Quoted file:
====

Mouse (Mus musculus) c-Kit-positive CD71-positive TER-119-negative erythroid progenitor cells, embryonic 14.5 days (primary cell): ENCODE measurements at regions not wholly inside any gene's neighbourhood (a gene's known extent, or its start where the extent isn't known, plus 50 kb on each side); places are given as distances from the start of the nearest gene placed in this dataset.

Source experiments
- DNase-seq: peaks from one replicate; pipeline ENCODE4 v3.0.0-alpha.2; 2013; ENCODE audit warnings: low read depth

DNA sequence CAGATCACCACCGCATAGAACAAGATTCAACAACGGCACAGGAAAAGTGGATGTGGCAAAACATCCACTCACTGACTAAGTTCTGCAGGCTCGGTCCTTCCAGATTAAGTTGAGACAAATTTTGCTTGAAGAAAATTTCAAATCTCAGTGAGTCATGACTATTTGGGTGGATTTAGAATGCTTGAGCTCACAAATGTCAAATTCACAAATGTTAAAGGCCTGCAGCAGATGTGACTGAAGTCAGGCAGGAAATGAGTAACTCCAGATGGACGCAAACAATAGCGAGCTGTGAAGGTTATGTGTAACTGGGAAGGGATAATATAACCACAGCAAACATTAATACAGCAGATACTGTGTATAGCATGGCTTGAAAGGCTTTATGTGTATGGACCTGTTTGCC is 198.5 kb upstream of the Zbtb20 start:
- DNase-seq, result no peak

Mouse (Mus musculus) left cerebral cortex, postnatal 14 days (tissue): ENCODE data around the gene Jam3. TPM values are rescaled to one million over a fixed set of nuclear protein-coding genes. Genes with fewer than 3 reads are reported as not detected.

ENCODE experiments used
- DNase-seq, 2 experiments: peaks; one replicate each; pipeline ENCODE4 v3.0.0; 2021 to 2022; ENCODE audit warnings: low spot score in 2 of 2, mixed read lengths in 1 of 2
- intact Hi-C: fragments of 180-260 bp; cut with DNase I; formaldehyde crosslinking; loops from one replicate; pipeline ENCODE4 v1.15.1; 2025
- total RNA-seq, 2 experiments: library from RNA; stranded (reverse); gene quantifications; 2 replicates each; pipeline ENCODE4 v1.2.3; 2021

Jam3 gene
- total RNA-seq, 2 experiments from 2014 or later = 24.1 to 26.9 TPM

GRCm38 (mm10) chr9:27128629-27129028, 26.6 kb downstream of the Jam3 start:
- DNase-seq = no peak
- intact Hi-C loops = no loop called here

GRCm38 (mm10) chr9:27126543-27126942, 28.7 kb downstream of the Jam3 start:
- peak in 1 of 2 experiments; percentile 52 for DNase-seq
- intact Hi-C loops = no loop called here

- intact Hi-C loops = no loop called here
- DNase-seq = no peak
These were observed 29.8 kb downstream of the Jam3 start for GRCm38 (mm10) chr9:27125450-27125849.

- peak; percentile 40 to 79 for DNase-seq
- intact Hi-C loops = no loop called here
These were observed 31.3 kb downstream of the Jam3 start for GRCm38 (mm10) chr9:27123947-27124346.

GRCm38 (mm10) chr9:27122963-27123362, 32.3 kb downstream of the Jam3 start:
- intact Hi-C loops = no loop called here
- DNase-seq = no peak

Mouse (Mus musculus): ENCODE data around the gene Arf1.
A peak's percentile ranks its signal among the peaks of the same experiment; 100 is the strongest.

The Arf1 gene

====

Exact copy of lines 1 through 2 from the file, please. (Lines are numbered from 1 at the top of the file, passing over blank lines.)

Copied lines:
Mouse (Mus musculus) c-Kit-positive CD71-positive TER-119-negative erythroid progenitor cells, embryonic 14.5 days (primary cell): ENCODE measurements at regions not wholly inside any gene's neighbourhood (a gene's known extent, or its start where the extent isn't known, plus 50 kb on each side); places are given as distances from the start of the nearest gene placed in this dataset.

Source experiments